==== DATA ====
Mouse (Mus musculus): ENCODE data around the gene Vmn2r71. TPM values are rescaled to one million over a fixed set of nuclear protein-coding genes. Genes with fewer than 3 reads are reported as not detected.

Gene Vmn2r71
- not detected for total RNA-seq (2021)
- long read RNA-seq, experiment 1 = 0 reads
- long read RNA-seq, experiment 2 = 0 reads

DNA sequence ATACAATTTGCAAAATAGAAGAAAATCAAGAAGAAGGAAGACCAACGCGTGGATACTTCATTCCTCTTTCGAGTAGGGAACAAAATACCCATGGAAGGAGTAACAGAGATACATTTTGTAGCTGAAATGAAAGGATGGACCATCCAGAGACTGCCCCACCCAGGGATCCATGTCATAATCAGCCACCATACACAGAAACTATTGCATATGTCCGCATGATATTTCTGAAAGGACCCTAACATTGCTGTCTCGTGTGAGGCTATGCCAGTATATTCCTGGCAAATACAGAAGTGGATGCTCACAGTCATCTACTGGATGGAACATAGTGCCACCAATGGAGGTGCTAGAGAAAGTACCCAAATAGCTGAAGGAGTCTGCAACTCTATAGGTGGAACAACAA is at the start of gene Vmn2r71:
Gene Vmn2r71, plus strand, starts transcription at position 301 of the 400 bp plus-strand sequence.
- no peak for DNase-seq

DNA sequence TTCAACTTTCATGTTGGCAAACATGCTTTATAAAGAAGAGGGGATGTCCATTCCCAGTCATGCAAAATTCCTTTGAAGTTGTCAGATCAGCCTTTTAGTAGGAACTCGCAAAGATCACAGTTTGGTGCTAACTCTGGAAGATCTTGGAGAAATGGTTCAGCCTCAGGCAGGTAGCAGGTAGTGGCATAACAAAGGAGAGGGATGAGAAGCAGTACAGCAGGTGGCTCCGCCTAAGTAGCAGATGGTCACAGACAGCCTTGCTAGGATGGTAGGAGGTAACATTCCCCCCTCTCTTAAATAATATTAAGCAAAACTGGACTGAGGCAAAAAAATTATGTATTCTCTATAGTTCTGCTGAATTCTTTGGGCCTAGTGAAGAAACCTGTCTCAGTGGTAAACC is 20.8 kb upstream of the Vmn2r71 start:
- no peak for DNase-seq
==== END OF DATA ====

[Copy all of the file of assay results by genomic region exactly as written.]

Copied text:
Mouse (Mus musculus): ENCODE data around the gene Vmn2r71. TPM values are rescaled to one million over a fixed set of nuclear protein-coding genes. Genes with fewer than 3 reads are reported as not detected.

Gene Vmn2r71
- not detected for total RNA-seq (2021)
- long read RNA-seq, experiment 1 = 0 reads
- long read RNA-seq, experiment 2 = 0 reads

DNA sequence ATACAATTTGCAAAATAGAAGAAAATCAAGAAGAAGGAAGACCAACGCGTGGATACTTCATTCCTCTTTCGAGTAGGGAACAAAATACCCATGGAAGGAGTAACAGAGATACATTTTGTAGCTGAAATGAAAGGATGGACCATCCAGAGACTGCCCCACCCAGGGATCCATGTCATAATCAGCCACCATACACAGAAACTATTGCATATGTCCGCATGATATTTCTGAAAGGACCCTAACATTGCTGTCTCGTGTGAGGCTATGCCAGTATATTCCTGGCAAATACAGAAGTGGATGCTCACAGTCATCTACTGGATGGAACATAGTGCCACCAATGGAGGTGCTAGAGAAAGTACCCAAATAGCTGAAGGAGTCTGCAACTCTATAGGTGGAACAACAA is at the start of gene Vmn2r71:
Gene Vmn2r71, plus strand, starts transcription at position 301 of the 400 bp plus-strand sequence.
- no peak for DNase-seq

DNA sequence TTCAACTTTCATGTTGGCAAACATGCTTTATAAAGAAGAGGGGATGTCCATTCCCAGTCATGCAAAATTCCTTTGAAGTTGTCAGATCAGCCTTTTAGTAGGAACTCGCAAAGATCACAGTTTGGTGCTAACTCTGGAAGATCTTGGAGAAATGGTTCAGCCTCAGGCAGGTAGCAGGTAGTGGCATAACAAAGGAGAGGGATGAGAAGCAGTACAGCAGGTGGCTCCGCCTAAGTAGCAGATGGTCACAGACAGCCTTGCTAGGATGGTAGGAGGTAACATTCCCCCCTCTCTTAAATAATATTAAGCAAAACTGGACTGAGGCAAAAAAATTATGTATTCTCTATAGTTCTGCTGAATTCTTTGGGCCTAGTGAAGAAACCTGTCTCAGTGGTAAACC is 20.8 kb upstream of the Vmn2r71 start:
- no peak for DNase-seq